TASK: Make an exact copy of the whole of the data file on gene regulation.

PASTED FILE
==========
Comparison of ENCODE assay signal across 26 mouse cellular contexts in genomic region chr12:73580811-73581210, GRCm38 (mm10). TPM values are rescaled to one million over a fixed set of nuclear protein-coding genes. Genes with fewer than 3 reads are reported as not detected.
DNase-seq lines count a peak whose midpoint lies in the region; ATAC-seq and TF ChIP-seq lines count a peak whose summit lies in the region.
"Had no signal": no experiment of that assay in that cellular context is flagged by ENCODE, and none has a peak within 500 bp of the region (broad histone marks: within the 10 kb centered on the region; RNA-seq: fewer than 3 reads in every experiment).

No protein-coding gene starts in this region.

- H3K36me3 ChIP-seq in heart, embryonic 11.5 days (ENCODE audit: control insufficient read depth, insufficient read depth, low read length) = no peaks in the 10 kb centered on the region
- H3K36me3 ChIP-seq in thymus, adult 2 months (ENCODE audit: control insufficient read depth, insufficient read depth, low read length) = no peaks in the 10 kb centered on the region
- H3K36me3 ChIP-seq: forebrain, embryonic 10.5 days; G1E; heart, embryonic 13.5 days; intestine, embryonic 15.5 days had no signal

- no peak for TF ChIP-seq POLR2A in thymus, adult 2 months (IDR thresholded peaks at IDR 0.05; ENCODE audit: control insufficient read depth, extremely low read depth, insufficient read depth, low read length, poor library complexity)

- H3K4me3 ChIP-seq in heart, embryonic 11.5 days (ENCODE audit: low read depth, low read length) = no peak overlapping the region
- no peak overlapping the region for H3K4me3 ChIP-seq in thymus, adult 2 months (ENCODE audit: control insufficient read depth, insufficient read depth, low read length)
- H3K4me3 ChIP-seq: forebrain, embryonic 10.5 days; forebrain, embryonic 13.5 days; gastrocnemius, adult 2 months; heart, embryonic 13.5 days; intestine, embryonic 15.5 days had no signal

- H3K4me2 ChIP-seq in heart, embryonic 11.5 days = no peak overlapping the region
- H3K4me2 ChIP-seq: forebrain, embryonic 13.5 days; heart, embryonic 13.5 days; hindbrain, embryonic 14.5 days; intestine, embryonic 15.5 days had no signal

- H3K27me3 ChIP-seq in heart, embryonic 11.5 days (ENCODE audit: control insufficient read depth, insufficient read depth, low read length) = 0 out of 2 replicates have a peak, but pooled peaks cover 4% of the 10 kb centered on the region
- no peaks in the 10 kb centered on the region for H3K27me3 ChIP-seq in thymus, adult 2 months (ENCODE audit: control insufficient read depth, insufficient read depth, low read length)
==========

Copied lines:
Comparison of ENCODE assay signal across 26 mouse cellular contexts in genomic region chr12:73580811-73581210, GRCm38 (mm10). TPM values are rescaled to one million over a fixed set of nuclear protein-coding genes. Genes with fewer than 3 reads are reported as not detected.
DNase-seq lines count a peak whose midpoint lies in the region; ATAC-seq and TF ChIP-seq lines count a peak whose summit lies in the region.
"Had no signal": no experiment of that assay in that cellular context is flagged by ENCODE, and none has a peak within 500 bp of the region (broad histone marks: within the 10 kb centered on the region; RNA-seq: fewer than 3 reads in every experiment).

No protein-coding gene starts in this region.

- H3K36me3 ChIP-seq in heart, embryonic 11.5 days (ENCODE audit: control insufficient read depth, insufficient read depth, low read length) = no peaks in the 10 kb centered on the region
- H3K36me3 ChIP-seq in thymus, adult 2 months (ENCODE audit: control insufficient read depth, insufficient read depth, low read length) = no peaks in the 10 kb centered on the region
- H3K36me3 ChIP-seq: forebrain, embryonic 10.5 days; G1E; heart, embryonic 13.5 days; intestine, embryonic 15.5 days had no signal

- no peak for TF ChIP-seq POLR2A in thymus, adult 2 months (IDR thresholded peaks at IDR 0.05; ENCODE audit: control insufficient read depth, extremely low read depth, insufficient read depth, low read length, poor library complexity)

- H3K4me3 ChIP-seq in heart, embryonic 11.5 days (ENCODE audit: low read depth, low read length) = no peak overlapping the region
- no peak overlapping the region for H3K4me3 ChIP-seq in thymus, adult 2 months (ENCODE audit: control insufficient read depth, insufficient read depth, low read length)
- H3K4me3 ChIP-seq: forebrain, embryonic 10.5 days; forebrain, embryonic 13.5 days; gastrocnemius, adult 2 months; heart, embryonic 13.5 days; intestine, embryonic 15.5 days had no signal

- H3K4me2 ChIP-seq in heart, embryonic 11.5 days = no peak overlapping the region
- H3K4me2 ChIP-seq: forebrain, embryonic 13.5 days; heart, embryonic 13.5 days; hindbrain, embryonic 14.5 days; intestine, embryonic 15.5 days had no signal

- H3K27me3 ChIP-seq in heart, embryonic 11.5 days (ENCODE audit: control insufficient read depth, insufficient read depth, low read length) = 0 out of 2 replicates have a peak, but pooled peaks cover 4% of the 10 kb centered on the region
- no peaks in the 10 kb centered on the region for H3K27me3 ChIP-seq in thymus, adult 2 months (ENCODE audit: control insufficient read depth, insufficient read depth, low read length)